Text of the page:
You are here

Lagarde successor at IMF should be European: Ministers

doc764sv9l2ds9ftm2z12s_doc7648d5zha9kryln4ic5.jpg
The next head of the International Monetary Fund should be a European, the finance ministers of France and Spain said on Monday as governments started talks on Christine Lagarde's succession.

[BRUSSELS] The next head of the International Monetary Fund should be a European, the finance ministers of France and Spain said on Monday as governments started talks on Christine Lagarde's succession.

"What we want in France is first to have a European Union candidate that can succeed Lagarde as the head of the IMF; secondly, we want to be able to take a decision quickly; thirdly, I want it to be a unique candidate, presented by the EU, without useless rivalries," France's Bruno Le Maire said in Brussels on Monday. Spain's Nadia Calvino said it is a "priority" to appoint a European.

EU leaders nominated Ms Lagarde last week to take over from Mario Draghi as next head of the European Central Bank, sparking speculation over the survival of the longstanding tradition of Europe holding the IMF while the US appoints the head of the World Bank. The fund's past 11 leaders have been European.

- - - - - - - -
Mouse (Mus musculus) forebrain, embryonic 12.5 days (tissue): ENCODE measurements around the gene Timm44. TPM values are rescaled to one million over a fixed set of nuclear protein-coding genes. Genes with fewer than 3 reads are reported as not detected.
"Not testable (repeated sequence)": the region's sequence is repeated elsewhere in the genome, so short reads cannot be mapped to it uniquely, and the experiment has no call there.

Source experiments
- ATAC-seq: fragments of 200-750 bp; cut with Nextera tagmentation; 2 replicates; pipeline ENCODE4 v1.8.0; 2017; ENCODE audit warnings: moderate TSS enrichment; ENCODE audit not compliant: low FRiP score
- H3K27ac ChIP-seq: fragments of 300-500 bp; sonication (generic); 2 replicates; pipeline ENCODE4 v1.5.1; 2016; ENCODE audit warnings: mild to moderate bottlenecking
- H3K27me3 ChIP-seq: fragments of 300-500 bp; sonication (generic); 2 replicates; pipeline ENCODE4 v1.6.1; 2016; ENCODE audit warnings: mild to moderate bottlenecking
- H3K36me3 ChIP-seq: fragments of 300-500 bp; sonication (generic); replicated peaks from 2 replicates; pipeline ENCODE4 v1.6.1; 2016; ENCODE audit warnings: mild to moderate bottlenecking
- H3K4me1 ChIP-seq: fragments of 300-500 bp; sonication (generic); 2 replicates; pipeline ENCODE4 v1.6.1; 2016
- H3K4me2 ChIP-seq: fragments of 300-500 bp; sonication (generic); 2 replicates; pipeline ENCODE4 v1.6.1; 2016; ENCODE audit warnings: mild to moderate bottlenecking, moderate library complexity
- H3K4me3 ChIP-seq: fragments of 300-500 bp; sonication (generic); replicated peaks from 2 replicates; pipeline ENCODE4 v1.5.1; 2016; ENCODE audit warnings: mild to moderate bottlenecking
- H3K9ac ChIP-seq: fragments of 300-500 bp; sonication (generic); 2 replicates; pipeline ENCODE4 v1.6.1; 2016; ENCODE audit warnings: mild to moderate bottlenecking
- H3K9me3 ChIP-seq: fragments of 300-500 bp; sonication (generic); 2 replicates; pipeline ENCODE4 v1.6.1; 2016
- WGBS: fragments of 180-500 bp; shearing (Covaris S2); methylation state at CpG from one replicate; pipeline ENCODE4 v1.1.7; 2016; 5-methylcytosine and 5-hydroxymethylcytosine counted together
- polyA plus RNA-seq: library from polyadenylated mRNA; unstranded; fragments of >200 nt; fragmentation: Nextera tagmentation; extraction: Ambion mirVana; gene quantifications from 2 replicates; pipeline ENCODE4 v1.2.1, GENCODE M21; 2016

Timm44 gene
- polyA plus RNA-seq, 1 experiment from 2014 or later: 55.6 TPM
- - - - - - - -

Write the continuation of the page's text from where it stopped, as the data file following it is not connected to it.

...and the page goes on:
While Mr Calvino said it is "premature" to discuss the names of potential candidates, one person widely considered to be in the frame might test the limits of what it means to be European. Mark Carney, currently governor of the Bank of England, is Canadian by birth but holds Irish and British passports as well.

Governments are actively discussing nominating him, a person familiar with the matter said last week.

Benoit Coeure, an ECB Executive Board member whose term ends in December, ruled himself out of the race in a radio interview broadcast on Monday. Still, Ms Lagarde said she wasn't interested in running the ECB right up until she was nominated.

Mr Le Maire has said he's not a candidate. Any bid by France could falter as both Ms Lagarde and her predecessor, Dominique Strauss-Kahn, were French. Jens Weidmann, president of Germany's Bundesbank, has also ruled himself out.

Other possibilities include Bulgarian Kristalina Georgieva, the chief executive of the World Bank. She missed out on the nomination for the European Commission presidency so could fit the bill, as could former Dutch Finance Minister Jeroen Dijsselbloem.

Mr Draghi's name continues to be floated, despite the Italian being above the IMF's age limit. Asked about that prospect on Monday, Italian Finance Minister Giovanni Tria said "he is the one who should be asked about that."

BLOOMBERG